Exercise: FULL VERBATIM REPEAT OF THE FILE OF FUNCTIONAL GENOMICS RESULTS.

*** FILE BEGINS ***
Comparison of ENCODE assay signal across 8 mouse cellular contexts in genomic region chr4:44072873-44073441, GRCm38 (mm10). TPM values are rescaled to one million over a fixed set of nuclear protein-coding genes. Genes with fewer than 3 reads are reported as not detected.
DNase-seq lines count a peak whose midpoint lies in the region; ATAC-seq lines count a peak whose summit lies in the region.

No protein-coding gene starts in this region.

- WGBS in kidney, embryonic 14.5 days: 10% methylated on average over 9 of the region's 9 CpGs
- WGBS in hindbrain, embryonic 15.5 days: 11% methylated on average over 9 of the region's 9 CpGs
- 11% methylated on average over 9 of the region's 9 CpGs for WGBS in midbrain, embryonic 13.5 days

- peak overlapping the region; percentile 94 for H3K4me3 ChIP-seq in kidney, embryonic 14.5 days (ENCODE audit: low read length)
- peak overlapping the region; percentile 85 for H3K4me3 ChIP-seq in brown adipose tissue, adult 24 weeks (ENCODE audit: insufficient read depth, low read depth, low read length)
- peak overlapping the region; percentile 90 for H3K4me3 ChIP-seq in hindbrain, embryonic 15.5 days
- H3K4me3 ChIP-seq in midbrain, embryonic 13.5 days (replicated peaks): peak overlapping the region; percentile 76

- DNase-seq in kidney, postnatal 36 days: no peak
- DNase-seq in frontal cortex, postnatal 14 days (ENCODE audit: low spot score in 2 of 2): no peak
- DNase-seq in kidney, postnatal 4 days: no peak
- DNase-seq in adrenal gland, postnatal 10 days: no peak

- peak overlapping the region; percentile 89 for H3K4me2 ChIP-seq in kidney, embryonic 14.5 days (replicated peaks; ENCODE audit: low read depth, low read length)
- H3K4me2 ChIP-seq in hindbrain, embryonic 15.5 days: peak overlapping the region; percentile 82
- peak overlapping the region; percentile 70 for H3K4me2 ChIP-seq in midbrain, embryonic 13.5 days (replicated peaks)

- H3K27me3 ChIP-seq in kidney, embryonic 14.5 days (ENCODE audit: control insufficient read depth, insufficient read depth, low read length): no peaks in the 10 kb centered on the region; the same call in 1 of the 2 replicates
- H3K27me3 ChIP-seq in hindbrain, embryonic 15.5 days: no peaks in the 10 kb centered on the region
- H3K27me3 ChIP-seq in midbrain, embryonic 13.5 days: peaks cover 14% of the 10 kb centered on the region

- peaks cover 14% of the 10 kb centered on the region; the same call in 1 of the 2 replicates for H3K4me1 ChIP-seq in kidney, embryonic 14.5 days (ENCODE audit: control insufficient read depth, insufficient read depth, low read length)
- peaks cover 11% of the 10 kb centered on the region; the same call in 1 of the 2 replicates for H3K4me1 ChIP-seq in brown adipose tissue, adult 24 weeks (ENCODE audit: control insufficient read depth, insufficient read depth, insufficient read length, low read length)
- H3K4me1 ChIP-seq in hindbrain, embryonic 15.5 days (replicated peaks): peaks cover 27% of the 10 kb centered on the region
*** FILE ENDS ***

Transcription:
Comparison of ENCODE assay signal across 8 mouse cellular contexts in genomic region chr4:44072873-44073441, GRCm38 (mm10). TPM values are rescaled to one million over a fixed set of nuclear protein-coding genes. Genes with fewer than 3 reads are reported as not detected.
DNase-seq lines count a peak whose midpoint lies in the region; ATAC-seq lines count a peak whose summit lies in the region.

No protein-coding gene starts in this region.

- WGBS in kidney, embryonic 14.5 days: 10% methylated on average over 9 of the region's 9 CpGs
- WGBS in hindbrain, embryonic 15.5 days: 11% methylated on average over 9 of the region's 9 CpGs
- 11% methylated on average over 9 of the region's 9 CpGs for WGBS in midbrain, embryonic 13.5 days

- peak overlapping the region; percentile 94 for H3K4me3 ChIP-seq in kidney, embryonic 14.5 days (ENCODE audit: low read length)
- peak overlapping the region; percentile 85 for H3K4me3 ChIP-seq in brown adipose tissue, adult 24 weeks (ENCODE audit: insufficient read depth, low read depth, low read length)
- peak overlapping the region; percentile 90 for H3K4me3 ChIP-seq in hindbrain, embryonic 15.5 days
- H3K4me3 ChIP-seq in midbrain, embryonic 13.5 days (replicated peaks): peak overlapping the region; percentile 76

- DNase-seq in kidney, postnatal 36 days: no peak
- DNase-seq in frontal cortex, postnatal 14 days (ENCODE audit: low spot score in 2 of 2): no peak
- DNase-seq in kidney, postnatal 4 days: no peak
- DNase-seq in adrenal gland, postnatal 10 days: no peak

- peak overlapping the region; percentile 89 for H3K4me2 ChIP-seq in kidney, embryonic 14.5 days (replicated peaks; ENCODE audit: low read depth, low read length)
- H3K4me2 ChIP-seq in hindbrain, embryonic 15.5 days: peak overlapping the region; percentile 82
- peak overlapping the region; percentile 70 for H3K4me2 ChIP-seq in midbrain, embryonic 13.5 days (replicated peaks)

- H3K27me3 ChIP-seq in kidney, embryonic 14.5 days (ENCODE audit: control insufficient read depth, insufficient read depth, low read length): no peaks in the 10 kb centered on the region; the same call in 1 of the 2 replicates
- H3K27me3 ChIP-seq in hindbrain, embryonic 15.5 days: no peaks in the 10 kb centered on the region
- H3K27me3 ChIP-seq in midbrain, embryonic 13.5 days: peaks cover 14% of the 10 kb centered on the region

- peaks cover 14% of the 10 kb centered on the region; the same call in 1 of the 2 replicates for H3K4me1 ChIP-seq in kidney, embryonic 14.5 days (ENCODE audit: control insufficient read depth, insufficient read depth, low read length)
- peaks cover 11% of the 10 kb centered on the region; the same call in 1 of the 2 replicates for H3K4me1 ChIP-seq in brown adipose tissue, adult 24 weeks (ENCODE audit: control insufficient read depth, insufficient read depth, insufficient read length, low read length)
- H3K4me1 ChIP-seq in hindbrain, embryonic 15.5 days (replicated peaks): peaks cover 27% of the 10 kb centered on the region